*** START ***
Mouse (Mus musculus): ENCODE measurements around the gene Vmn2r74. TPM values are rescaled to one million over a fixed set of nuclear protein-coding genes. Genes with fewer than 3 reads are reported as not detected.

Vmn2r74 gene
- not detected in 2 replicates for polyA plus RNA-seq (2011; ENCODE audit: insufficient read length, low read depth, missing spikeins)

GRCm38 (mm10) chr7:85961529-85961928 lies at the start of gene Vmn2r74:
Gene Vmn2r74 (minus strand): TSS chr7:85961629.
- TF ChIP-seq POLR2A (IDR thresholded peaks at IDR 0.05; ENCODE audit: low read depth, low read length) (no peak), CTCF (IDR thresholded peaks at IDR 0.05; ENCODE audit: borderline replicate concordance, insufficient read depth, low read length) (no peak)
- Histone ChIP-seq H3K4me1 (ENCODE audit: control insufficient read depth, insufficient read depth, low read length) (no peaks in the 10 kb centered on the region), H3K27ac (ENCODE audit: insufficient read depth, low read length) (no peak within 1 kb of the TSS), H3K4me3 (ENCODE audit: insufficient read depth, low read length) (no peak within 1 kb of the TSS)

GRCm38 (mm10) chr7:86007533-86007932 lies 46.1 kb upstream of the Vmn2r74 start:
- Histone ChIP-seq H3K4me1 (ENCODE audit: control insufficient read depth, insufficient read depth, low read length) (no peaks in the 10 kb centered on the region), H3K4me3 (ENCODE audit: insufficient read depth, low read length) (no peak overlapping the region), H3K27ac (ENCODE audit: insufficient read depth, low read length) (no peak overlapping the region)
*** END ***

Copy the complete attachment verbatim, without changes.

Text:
Mouse (Mus musculus): ENCODE measurements around the gene Vmn2r74. TPM values are rescaled to one million over a fixed set of nuclear protein-coding genes. Genes with fewer than 3 reads are reported as not detected.

Vmn2r74 gene
- not detected in 2 replicates for polyA plus RNA-seq (2011; ENCODE audit: insufficient read length, low read depth, missing spikeins)

GRCm38 (mm10) chr7:85961529-85961928 lies at the start of gene Vmn2r74:
Gene Vmn2r74 (minus strand): TSS chr7:85961629.
- TF ChIP-seq POLR2A (IDR thresholded peaks at IDR 0.05; ENCODE audit: low read depth, low read length) (no peak), CTCF (IDR thresholded peaks at IDR 0.05; ENCODE audit: borderline replicate concordance, insufficient read depth, low read length) (no peak)
- Histone ChIP-seq H3K4me1 (ENCODE audit: control insufficient read depth, insufficient read depth, low read length) (no peaks in the 10 kb centered on the region), H3K27ac (ENCODE audit: insufficient read depth, low read length) (no peak within 1 kb of the TSS), H3K4me3 (ENCODE audit: insufficient read depth, low read length) (no peak within 1 kb of the TSS)

GRCm38 (mm10) chr7:86007533-86007932 lies 46.1 kb upstream of the Vmn2r74 start:
- Histone ChIP-seq H3K4me1 (ENCODE audit: control insufficient read depth, insufficient read depth, low read length) (no peaks in the 10 kb centered on the region), H3K4me3 (ENCODE audit: insufficient read depth, low read length) (no peak overlapping the region), H3K27ac (ENCODE audit: insufficient read depth, low read length) (no peak overlapping the region)